3 Exercise Program Design Mistakes That Lead To Plateaus–And How To Fix Them

Is your training program making you a better, more efficient athlete — or is it leading you straight to a frustrating plateau? In this article, I’ll highlight three big program-design mistakes that inevitably lead to stalled progress and subpar results. Plus, I’ll show you how to fix them by doing the opposite of what most athletes and trainers do.

Mistake #1: Trying to improve everything at once.
Solution: Narrow your training focus (especially if you’re a newbie).

When it comes to programming, one of the most common mistakes both coaches and athletes make is to try to improve too many different things at once.  While it’s easy to think you can get stronger, improve your conditioning, build muscle, and burn fat all at the same time, it’s just not realistic for anyone but a beginner.

If you’re a beginner, then training many different areas of fitness all together does in fact work. That’s because when fitness levels are very low, just about anything works, simply because there’s so much room for improvement.

But as your level of fitness increases, continuing to train in the same way is a recipe for frustrating plateaus and lack of progress. That’s because the higher your fitness level, the more stress your body needs to change and adapt. Which means your training has to get more targeted.

The key to successful program design — especially for non-beginners — is to set the right goal from the start.

The single most important way to avoid frustrating plateaus is to start by building your entire program around a single training goal. The real key here is to make the goal as specific as possible.

Instead of saying, “I want to get stronger,” you need to be much more specific:

  • Which lifts do you want to get stronger in?
  • What type of strength do you want to develop?
  • How much stronger can you realistically get in the next six to twelve weeks?

Why beginners should avoid “getting stronger”.

If you’ve been training five years or more, your strength goals need to based on a single lift or a single movement pattern. (Beginners can easily see improvement in strength across 4-5 different lifts in a given program.)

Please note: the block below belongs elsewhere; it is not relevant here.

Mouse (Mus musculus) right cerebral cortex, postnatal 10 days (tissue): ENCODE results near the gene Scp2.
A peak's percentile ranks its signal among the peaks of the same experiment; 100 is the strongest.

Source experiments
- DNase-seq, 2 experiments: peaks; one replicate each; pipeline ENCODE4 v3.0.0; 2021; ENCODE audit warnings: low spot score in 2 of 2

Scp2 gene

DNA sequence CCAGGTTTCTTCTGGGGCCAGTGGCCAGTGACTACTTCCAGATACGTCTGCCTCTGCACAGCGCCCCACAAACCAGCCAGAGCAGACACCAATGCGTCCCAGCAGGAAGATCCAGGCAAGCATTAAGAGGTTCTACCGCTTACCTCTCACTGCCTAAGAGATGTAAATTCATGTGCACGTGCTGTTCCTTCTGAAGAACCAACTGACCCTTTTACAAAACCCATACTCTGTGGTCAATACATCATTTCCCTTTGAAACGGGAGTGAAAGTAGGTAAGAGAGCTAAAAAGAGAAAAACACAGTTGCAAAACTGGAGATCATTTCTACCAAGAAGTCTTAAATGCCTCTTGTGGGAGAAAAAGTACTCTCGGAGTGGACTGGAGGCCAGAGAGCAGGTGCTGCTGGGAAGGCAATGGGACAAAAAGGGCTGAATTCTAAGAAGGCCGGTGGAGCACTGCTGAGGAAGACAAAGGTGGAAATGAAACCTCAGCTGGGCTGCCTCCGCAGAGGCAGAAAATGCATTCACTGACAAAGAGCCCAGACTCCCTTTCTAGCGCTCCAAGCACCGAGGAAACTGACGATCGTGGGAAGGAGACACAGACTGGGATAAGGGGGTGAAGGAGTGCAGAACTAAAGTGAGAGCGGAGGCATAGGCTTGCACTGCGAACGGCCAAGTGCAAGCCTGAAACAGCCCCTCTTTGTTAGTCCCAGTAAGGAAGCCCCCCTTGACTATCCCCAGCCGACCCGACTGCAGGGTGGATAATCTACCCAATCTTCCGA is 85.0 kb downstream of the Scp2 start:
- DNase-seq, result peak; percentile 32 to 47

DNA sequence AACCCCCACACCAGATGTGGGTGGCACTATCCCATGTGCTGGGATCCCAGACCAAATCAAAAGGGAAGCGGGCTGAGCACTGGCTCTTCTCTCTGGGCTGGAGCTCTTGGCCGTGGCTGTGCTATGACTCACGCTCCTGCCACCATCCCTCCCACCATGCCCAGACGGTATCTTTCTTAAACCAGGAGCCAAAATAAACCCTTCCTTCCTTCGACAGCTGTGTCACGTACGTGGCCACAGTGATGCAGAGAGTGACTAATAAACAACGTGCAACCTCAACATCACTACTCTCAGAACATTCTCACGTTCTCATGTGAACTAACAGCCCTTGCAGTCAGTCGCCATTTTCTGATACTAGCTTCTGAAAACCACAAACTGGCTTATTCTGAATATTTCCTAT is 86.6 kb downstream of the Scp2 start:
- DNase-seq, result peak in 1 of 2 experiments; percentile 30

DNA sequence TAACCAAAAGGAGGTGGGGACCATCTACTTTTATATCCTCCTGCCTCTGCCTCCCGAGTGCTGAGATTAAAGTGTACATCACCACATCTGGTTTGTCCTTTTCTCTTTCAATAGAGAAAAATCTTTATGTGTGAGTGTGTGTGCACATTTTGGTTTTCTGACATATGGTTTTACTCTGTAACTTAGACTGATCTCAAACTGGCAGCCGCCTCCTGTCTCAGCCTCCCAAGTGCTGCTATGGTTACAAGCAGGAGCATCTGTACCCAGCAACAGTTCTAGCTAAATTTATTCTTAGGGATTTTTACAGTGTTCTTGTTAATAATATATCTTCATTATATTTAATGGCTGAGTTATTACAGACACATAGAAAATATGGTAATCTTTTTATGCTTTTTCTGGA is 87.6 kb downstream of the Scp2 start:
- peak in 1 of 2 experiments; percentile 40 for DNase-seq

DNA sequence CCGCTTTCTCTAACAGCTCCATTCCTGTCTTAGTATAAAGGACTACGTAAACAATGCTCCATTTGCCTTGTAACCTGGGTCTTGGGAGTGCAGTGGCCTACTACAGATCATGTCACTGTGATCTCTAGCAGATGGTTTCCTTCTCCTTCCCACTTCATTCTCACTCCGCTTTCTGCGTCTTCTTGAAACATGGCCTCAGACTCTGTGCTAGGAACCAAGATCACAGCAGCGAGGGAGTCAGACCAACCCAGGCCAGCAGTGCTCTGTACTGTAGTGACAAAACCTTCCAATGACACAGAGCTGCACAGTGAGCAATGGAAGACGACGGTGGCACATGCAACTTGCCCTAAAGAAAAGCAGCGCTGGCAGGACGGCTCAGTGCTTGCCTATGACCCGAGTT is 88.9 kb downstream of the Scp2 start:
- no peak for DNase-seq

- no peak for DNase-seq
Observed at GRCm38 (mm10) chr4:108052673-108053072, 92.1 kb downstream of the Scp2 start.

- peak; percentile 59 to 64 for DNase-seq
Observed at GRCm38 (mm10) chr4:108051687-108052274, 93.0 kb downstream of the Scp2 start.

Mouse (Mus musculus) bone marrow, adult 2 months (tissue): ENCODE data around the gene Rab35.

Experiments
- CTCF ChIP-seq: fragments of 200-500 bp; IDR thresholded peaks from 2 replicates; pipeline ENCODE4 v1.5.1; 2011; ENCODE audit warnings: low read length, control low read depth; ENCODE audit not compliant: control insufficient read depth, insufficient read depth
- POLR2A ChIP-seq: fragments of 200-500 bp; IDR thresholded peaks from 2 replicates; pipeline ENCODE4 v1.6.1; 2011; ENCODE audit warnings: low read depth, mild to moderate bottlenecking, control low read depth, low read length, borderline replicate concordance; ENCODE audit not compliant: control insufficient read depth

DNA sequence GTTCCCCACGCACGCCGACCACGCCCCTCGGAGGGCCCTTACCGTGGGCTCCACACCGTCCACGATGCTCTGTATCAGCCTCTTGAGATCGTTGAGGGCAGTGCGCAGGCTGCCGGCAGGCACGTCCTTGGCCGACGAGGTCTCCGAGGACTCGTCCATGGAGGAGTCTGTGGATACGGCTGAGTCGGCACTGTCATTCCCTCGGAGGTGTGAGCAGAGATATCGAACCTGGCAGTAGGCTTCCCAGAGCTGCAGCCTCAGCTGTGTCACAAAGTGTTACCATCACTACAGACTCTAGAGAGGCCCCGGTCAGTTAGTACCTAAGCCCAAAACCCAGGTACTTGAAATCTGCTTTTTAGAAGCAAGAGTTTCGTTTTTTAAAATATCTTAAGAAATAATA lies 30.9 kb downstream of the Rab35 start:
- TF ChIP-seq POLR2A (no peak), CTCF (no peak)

If squatting is your biggest weakness, don’t build a training program with the general goal of getting “stronger.” Instead, build it specifically around improving your squat.

Make the squat your primary exercise in two or three sessions per week. Build your accessory exercises around improving squat strength. Work on improving your squat technique.

The same thing applies to conditioning-based goals as well. Instead of starting with the goal of “improving conditioning,” first look at no more than two or three markers of conditioning and build your program around increasing those. Make your goal to lower your resting heart rate by three to five beats-per-minute, or cut 20 seconds off your mile time.

A narrowly defined goal — especially for more advanced athletes — will ensure that you actually make progress instead of spinning your wheels.

Mistake #2: Using too many methods and exercises
Solution: Use less variety

As a direct result of starting with goals that are overly broad, another common programming mistake is to use too much variety within the program itself. Think of it this way: if you’re trying to improve ten different things, there’s no way to avoid lots of different methods and exercises.

It may seem counterintuitive, but too much variety is the enemy of progress because the body doesn’t get the consistent and targeted stimulus that it needs to improve.

A lot of programs today are filled with endless variety — a consequence of Crossfit and group-fitness style training. But if “fitness” was simply a matter of shoving the most exercises into the shortest timeframe, then avoiding plateaus would be easy and everyone would be in great shape.

The truth, though, is that using twenty different exercises per workout and totally different exercises each and every workout, is a surefire way to quickly hit a wall.

Consistency, not variety, is what you should be aiming for when it comes to programming.

This means that another one of the keys to avoiding plateaus is to do the opposite of what most people think and use less variety. In fact, if you’re a high-level athlete, or are just in great shape, I suggest that you use dramatically less variety.